The foolishness of Oborne is in his naïve belief that all that is necessary is for good and honest people to be put in charge of X or Y, and all will be well. The problem is not the people, but the monopolistic system in place. In all state bodies where an element of state privilege is involved, and where the competitive force of the market does not apply, the way to the top is often through political scheming rather than simple merit, although no doubt there are elements of meritocracy involved, at least in the early years of an institution when there is plenty of idealism in the air.

And the reference to the Murdoch media empire is typically misleading and gratuitous, since Murdoch has, in the face of the outrage about the behaviour of some of his journalists, shut down a newspaper (the News of the World), suffered major shareholder damage, and seen the potential breakup of his empire. Ask yourself this: in a year’s time, does anyone expect anything similar to happen to the organisation known, hilariously, as “Auntie”?

Needless to say, I should add that some of the same problems apply to the National Health Service, the UK’s socialised medical system which, despite some tweaks, still runs on the same quasi-Soviet basis as when it was created in the late 1940s. Savile was able, so it is alleged, to abuse young patients in at least one of its hospitals (Stoke Mandeville), and it is appalling that his activities were not stopped. I am not saying that a completely private medical system would be free of such monsters, but one has to ask whether the public’s almost religious view of the NHS, despite everything, is a hindrance to clear thinking about such matters.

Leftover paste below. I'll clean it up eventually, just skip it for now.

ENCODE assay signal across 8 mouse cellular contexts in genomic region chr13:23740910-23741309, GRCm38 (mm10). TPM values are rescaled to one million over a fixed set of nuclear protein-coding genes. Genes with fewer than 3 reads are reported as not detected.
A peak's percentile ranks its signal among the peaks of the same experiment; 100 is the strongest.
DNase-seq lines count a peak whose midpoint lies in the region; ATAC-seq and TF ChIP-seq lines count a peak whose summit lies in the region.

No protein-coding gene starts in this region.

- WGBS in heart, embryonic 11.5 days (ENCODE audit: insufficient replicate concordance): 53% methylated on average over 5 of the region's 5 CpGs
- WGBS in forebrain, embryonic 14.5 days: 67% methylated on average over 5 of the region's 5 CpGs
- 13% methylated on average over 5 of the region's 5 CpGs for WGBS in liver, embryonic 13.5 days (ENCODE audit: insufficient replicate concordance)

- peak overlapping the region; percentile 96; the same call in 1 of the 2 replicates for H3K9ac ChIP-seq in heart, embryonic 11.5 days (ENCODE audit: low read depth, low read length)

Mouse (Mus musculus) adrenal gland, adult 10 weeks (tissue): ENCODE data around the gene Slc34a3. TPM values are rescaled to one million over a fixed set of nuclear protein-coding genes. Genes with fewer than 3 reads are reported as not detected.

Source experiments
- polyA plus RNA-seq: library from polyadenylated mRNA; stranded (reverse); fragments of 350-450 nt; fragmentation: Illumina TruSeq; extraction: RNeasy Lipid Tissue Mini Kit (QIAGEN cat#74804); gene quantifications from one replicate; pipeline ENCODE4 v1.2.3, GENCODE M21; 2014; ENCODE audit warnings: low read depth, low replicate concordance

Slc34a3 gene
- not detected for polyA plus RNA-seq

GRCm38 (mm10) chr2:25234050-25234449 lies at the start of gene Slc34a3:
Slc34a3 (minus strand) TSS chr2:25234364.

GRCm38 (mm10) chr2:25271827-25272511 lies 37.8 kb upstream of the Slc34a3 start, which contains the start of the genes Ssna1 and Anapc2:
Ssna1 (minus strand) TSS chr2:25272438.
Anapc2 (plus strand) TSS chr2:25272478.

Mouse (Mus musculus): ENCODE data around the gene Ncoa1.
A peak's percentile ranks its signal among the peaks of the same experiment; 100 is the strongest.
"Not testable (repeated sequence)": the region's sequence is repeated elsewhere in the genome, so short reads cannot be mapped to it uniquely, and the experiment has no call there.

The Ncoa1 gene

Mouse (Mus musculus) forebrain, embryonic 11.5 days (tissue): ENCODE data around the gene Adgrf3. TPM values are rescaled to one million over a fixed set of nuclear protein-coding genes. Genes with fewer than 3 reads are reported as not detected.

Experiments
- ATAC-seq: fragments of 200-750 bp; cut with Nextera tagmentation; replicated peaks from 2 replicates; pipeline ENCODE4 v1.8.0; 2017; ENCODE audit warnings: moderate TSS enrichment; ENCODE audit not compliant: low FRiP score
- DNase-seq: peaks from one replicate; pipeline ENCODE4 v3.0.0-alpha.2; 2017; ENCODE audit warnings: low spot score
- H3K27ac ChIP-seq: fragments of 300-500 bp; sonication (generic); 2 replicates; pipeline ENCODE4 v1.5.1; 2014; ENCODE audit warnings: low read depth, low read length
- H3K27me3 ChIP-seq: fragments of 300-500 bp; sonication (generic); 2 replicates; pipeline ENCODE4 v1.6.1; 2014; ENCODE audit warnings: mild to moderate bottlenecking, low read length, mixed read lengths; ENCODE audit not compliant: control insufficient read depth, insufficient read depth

21 comments to The tangled logic of Peter Oborne and the Savile scandal

  • pete

    If you work for the near monopoly health care provider, or for the state funded broadcaster which dominates the industry it means you have to be very brave indeed to blow the whistle on any wrongdoing.

    If anything goes wrong you’ve scuppered your employment chances within your chosen industry to a huge degree.